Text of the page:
Swimming in the Deep End: Youths’ Social, Material, and Bodily Senses of Immersion in an English Competitive Swimming Club

Student thesis: Doctoral Thesis


Swimming in the Deep End is an ethnographic examination of competitive swimming as it is experienced by youth in England. This thesis is about immersion as the material, social, affective, and emotional aspects of participating in a lifeworld. In it I sketch out the theoretical aspects of immersion as practice, process, and method. The practice of immersion is about getting in and experiencing for oneself the bodily aspects of swimming. The set of processes that operate as part of immersion are belonging and becoming, where the social worlds of the athlete are taken in concert with the shared experiences of swimming. Immersion as method is an apprenticeship in the lifeworlds of our interlocutors guided by anthropological sensibilities and precepts. This thesis therefore follows the anthropological tradition of ethnographic immersion, a holistic participation in the lives and activities of our interlocutors which includes in-depth observations, discussions, interviews, readings, and participation in swimming or other embodied activities of those we learn to live alongside. All three theoretical aspects of immersion are entangled and rely on a phenomenological approach to personal and social experience, in this instance, the embodied sensory experiences of youth competitive swimmers. Viewed this way a phenomenological understanding of youths’ perceptions of their bodies in particular environments become central to my arguments in this thesis. Immersion helps orient our understandings of the ways youth perceive and experience their worlds through the cultivation of a sensory schema defined by feel and touch and the privileging of haptic sense modalities. It is from this orientation that the shared practice of swimming can be viewed as an intersubjective experience of perception, embodiment, pain, and emotion. Youth share immersive experiences of being-in-the-water through the bodily practices associated with swimming and through shared sensory schema. I argue that immersion is much more than a metaphor for “entering into” all manner of situations and activities. Immersion as presented through the lens of competitive swimming is an active set of sensory perceptions, practices, and experiences in a distinctly different material world, which is key to grasping the processes of becoming and belonging through the socio-cultural meanings and understandings of what it means for youth to be, or rather, become homo natator (the swimming human).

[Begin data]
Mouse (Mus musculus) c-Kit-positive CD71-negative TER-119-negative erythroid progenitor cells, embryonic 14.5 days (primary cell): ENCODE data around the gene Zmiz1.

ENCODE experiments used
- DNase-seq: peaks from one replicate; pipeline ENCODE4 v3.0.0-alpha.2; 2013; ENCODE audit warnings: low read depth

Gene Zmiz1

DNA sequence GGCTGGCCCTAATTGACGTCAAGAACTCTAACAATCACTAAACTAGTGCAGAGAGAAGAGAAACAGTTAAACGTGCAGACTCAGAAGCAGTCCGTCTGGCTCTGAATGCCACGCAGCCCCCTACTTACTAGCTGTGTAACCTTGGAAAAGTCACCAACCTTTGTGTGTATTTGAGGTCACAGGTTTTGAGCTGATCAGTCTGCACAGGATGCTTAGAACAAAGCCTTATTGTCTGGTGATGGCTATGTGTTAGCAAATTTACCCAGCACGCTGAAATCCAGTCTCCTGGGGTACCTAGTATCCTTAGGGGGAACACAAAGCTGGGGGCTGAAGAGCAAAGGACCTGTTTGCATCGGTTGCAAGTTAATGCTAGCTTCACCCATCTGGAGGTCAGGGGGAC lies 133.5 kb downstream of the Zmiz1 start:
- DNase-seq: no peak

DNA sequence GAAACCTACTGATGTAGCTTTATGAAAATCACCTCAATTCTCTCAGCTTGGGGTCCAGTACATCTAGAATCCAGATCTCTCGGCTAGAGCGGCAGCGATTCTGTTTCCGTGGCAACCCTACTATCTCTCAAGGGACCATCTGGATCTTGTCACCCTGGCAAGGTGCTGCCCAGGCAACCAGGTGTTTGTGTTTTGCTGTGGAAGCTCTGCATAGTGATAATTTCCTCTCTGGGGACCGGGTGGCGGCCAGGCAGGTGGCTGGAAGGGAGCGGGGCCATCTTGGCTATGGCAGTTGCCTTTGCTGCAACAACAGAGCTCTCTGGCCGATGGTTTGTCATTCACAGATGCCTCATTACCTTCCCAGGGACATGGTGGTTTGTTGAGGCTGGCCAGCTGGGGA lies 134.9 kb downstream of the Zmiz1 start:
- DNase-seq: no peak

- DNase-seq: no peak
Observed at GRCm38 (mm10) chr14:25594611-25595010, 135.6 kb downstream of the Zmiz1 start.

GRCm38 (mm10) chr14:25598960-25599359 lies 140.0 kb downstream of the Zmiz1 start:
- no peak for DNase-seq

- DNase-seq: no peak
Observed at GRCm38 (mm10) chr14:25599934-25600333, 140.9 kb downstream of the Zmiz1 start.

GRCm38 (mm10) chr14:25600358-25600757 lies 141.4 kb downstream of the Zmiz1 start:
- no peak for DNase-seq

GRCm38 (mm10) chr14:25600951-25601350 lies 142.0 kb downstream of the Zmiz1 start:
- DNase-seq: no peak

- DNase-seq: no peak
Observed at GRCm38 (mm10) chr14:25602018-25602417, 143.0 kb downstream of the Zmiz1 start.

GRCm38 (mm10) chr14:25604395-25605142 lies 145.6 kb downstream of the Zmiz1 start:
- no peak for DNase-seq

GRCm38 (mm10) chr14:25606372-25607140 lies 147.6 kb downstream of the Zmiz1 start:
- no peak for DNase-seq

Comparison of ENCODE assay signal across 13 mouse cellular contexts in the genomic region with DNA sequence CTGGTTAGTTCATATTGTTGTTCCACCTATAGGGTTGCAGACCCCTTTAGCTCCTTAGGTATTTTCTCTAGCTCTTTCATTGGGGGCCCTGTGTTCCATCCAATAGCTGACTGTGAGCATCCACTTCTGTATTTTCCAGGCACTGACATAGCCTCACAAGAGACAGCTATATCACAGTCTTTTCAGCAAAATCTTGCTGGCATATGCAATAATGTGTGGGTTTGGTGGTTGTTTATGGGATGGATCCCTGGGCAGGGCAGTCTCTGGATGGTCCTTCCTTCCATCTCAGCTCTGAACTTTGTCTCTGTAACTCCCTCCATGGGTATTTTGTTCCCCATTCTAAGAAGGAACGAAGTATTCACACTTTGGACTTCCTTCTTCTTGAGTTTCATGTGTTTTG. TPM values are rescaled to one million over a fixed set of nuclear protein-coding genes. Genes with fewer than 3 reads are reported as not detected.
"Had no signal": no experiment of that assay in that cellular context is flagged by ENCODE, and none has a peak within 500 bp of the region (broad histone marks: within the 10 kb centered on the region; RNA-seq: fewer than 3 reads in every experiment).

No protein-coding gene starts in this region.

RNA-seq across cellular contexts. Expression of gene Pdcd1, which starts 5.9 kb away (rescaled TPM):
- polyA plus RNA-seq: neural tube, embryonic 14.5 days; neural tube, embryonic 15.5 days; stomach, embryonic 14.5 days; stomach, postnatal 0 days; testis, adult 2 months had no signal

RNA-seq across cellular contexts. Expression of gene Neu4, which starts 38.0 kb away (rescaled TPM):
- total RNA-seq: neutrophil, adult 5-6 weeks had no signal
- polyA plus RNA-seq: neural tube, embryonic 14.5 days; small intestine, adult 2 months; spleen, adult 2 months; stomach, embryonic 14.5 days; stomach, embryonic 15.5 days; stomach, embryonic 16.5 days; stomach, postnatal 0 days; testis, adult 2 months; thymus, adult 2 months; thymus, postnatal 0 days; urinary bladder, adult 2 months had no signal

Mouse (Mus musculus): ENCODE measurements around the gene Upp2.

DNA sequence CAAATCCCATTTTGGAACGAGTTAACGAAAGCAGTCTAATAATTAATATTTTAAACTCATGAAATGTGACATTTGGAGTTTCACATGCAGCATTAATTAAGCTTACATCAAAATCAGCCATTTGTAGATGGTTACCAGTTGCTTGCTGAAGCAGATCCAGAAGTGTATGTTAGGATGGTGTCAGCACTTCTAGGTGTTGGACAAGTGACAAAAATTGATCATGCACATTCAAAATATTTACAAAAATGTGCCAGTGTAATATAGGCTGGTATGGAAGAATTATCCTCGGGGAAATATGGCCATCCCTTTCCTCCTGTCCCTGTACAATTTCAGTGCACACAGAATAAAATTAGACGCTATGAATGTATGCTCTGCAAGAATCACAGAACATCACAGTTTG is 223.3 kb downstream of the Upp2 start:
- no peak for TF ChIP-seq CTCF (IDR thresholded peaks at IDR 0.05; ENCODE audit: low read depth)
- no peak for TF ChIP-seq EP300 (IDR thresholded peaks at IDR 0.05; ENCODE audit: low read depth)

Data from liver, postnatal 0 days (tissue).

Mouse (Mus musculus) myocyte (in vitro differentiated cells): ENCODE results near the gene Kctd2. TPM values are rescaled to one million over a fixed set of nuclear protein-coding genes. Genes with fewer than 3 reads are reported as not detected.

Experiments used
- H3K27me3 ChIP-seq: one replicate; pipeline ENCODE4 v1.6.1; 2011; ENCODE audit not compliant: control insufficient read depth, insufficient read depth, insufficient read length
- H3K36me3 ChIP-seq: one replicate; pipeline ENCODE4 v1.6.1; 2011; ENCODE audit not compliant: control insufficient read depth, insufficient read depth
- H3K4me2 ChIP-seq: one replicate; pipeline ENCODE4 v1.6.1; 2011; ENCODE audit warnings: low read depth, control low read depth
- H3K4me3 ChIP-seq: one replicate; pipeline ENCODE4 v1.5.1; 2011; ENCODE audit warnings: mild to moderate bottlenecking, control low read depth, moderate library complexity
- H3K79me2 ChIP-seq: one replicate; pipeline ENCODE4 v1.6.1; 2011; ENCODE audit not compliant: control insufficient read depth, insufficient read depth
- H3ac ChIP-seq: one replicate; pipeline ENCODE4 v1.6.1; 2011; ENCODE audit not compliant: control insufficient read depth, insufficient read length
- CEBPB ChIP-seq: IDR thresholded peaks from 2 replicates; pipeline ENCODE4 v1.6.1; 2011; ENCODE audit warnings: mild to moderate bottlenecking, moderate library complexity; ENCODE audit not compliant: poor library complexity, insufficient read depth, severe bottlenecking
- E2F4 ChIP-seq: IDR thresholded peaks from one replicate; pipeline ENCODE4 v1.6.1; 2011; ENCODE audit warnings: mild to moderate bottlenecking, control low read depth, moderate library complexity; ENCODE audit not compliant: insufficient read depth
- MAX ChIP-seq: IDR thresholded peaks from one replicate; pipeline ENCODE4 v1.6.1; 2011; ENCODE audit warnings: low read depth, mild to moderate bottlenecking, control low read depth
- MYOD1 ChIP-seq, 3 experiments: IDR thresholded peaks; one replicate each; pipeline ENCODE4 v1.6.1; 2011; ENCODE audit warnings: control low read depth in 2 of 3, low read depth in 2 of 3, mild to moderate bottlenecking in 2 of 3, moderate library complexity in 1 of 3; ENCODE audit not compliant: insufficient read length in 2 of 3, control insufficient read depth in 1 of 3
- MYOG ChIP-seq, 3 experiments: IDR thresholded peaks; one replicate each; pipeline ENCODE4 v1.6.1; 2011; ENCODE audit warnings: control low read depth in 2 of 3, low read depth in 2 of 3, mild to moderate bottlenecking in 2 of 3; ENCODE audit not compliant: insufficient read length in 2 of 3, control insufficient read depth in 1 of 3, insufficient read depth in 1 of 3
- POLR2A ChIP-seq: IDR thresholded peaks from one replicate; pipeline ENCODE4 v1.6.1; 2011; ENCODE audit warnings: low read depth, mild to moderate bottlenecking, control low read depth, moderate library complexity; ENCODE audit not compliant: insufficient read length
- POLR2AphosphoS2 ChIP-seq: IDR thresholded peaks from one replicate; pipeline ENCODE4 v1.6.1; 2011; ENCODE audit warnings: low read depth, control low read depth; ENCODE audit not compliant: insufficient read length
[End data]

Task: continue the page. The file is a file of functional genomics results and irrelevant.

Date of Award2022
Original languageEnglish
Awarding Institution
  • University of Brighton
SupervisorThomas Carter (Supervisor), Alex Channon (Supervisor) & Gary Brickley (Supervisor)


  • immersion
  • swimming
  • touch
  • emotion
  • pain
  • the body

Cite this